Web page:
DreamHost has revealed that the US Justice Department is demanding the records of visitors to a certain anti-Trump website on its network. The website in question is Disrupt J20, which helped organize inauguration day protest to oppose the Trump administration. According to DreamHost, the amount of data the Justice Department is demanding could infringe the rights of those Disrupt J20 visitors.
In a post to its blog, DreamHost details the worrying amount of information requested by the Justice Department. “For the past several months, DreamHost has been working with the Department of Justice to comply with legal process, including a search warrant seeking information about one of our customers’ websites,” DreamHost writes. DreamHost says that while it doesn’t have information on the affidavit for the search warrant, the DOJ has requested “all information available to us about this website, its owner, and, more importantly, its visitors.”
That information includes the IP addresses of 1.3 million visitors to Disrupt J20, along with contact information and photos from thousands of users. The DOJ, essentially, wants personally identifiable information on visitors to the website, which should be concerning to anyone who values the rights afforded by the Constitution. “This is, in our opinion, a strong example of investigatory overreach and a clear abuse of government authority,” DreamHost says.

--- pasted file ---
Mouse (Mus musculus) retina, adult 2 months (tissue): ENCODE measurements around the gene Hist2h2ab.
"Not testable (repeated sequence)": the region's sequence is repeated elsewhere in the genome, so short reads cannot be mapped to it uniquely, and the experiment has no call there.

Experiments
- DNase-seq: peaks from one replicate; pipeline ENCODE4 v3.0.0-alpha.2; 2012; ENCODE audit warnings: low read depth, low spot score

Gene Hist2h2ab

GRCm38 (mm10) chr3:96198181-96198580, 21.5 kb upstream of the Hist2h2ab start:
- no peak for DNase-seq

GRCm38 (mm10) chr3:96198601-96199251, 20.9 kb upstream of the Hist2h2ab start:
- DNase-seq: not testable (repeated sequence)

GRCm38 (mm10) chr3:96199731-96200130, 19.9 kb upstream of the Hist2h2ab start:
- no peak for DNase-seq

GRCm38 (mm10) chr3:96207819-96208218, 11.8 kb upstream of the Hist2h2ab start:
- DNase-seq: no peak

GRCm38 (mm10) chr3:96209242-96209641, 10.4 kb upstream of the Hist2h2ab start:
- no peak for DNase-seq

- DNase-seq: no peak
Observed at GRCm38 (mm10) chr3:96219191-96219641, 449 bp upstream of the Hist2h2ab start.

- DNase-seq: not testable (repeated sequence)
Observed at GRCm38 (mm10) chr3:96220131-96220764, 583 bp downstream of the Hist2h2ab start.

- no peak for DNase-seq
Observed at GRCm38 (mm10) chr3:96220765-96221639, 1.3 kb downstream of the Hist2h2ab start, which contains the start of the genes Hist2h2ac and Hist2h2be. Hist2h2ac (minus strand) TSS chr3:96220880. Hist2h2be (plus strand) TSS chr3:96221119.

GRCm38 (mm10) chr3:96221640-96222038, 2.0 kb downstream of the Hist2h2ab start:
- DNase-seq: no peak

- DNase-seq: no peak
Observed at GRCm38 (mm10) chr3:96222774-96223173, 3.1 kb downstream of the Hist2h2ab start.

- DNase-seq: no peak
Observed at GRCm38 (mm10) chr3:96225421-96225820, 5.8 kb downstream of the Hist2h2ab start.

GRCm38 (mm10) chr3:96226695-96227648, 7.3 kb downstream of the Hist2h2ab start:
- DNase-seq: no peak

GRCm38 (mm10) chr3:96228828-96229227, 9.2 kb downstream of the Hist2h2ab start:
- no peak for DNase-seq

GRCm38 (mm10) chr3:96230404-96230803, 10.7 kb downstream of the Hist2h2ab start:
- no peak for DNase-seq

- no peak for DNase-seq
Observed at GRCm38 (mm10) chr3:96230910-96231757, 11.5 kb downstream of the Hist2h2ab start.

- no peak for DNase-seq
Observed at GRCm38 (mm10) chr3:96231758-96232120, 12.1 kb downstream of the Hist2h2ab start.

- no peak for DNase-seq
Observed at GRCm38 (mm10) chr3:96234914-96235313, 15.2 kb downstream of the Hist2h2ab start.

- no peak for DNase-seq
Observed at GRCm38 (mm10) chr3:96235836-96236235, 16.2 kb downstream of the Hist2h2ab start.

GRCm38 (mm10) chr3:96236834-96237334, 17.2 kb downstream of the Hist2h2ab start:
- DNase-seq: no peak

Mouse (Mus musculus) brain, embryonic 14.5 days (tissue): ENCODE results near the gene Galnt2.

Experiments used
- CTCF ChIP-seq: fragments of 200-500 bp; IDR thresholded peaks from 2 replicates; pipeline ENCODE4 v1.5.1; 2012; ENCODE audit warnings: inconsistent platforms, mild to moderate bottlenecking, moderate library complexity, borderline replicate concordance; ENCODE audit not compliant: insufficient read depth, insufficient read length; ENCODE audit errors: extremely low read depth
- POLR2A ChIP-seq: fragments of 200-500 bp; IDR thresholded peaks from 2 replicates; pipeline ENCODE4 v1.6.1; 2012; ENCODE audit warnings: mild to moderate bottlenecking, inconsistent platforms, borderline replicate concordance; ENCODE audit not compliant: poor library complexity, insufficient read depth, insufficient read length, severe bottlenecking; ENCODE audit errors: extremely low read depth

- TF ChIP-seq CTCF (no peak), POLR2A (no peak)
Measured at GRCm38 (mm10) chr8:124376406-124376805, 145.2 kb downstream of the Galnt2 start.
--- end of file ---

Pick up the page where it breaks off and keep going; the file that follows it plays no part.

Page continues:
DreamHost goes on to say that its general counsel opposes this search warrant because it’s overly broad and seems to violate the Constitutional rights of freedom of association and freedom of speech. Though DreamHost lodged an inquiry with the DOJ about the potential overreach of this warrant, the DOJ simply responded by filing a motion with the Superior Court of Washington DC to compel the host to hand over the information it’s looking for.
This exchange has led DreamHost’s general counsel, Chris Ghazarian, to file a legal challenge to the DOJ’s request. The Electronic Frontier Foundation has been advising DreamHost and Ghazarian on this legal battle, though it won’t be representing the hosting company in court. Ghazarian, on the other hand, will appear in court on August 18 to argue DreamHost’s position in front of a judge.
I have to say, it certainly seems like DreamHost is right to question the DOJ’s order and call this an example of government overreach. We’ll see how this plays out in just a few days, so stay tuned.